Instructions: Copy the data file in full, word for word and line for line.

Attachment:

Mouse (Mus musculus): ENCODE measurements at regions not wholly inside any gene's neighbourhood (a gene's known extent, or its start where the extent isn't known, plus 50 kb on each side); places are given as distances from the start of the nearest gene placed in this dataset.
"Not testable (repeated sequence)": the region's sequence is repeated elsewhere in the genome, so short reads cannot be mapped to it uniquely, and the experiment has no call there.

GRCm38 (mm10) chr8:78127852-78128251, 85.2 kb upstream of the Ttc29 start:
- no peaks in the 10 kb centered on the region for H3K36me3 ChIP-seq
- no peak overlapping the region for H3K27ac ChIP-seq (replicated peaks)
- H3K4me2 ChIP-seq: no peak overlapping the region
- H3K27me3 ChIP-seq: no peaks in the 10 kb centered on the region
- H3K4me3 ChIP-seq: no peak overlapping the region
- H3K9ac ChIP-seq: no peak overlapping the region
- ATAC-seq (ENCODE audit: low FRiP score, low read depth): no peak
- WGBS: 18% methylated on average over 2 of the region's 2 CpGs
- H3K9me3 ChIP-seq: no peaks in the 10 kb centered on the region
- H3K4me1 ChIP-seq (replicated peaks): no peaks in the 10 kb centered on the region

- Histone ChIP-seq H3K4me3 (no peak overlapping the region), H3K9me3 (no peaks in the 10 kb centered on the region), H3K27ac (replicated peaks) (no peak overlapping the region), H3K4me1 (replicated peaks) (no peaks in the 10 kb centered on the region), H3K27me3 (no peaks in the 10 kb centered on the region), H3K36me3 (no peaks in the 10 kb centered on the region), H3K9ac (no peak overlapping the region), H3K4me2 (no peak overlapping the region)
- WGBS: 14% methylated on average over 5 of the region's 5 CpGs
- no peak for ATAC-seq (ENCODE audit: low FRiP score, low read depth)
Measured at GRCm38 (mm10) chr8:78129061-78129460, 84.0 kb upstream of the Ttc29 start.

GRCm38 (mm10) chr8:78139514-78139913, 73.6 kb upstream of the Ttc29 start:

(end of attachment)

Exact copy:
Mouse (Mus musculus): ENCODE measurements at regions not wholly inside any gene's neighbourhood (a gene's known extent, or its start where the extent isn't known, plus 50 kb on each side); places are given as distances from the start of the nearest gene placed in this dataset.
"Not testable (repeated sequence)": the region's sequence is repeated elsewhere in the genome, so short reads cannot be mapped to it uniquely, and the experiment has no call there.

GRCm38 (mm10) chr8:78127852-78128251, 85.2 kb upstream of the Ttc29 start:
- no peaks in the 10 kb centered on the region for H3K36me3 ChIP-seq
- no peak overlapping the region for H3K27ac ChIP-seq (replicated peaks)
- H3K4me2 ChIP-seq: no peak overlapping the region
- H3K27me3 ChIP-seq: no peaks in the 10 kb centered on the region
- H3K4me3 ChIP-seq: no peak overlapping the region
- H3K9ac ChIP-seq: no peak overlapping the region
- ATAC-seq (ENCODE audit: low FRiP score, low read depth): no peak
- WGBS: 18% methylated on average over 2 of the region's 2 CpGs
- H3K9me3 ChIP-seq: no peaks in the 10 kb centered on the region
- H3K4me1 ChIP-seq (replicated peaks): no peaks in the 10 kb centered on the region

- Histone ChIP-seq H3K4me3 (no peak overlapping the region), H3K9me3 (no peaks in the 10 kb centered on the region), H3K27ac (replicated peaks) (no peak overlapping the region), H3K4me1 (replicated peaks) (no peaks in the 10 kb centered on the region), H3K27me3 (no peaks in the 10 kb centered on the region), H3K36me3 (no peaks in the 10 kb centered on the region), H3K9ac (no peak overlapping the region), H3K4me2 (no peak overlapping the region)
- WGBS: 14% methylated on average over 5 of the region's 5 CpGs
- no peak for ATAC-seq (ENCODE audit: low FRiP score, low read depth)
Measured at GRCm38 (mm10) chr8:78129061-78129460, 84.0 kb upstream of the Ttc29 start.

GRCm38 (mm10) chr8:78139514-78139913, 73.6 kb upstream of the Ttc29 start: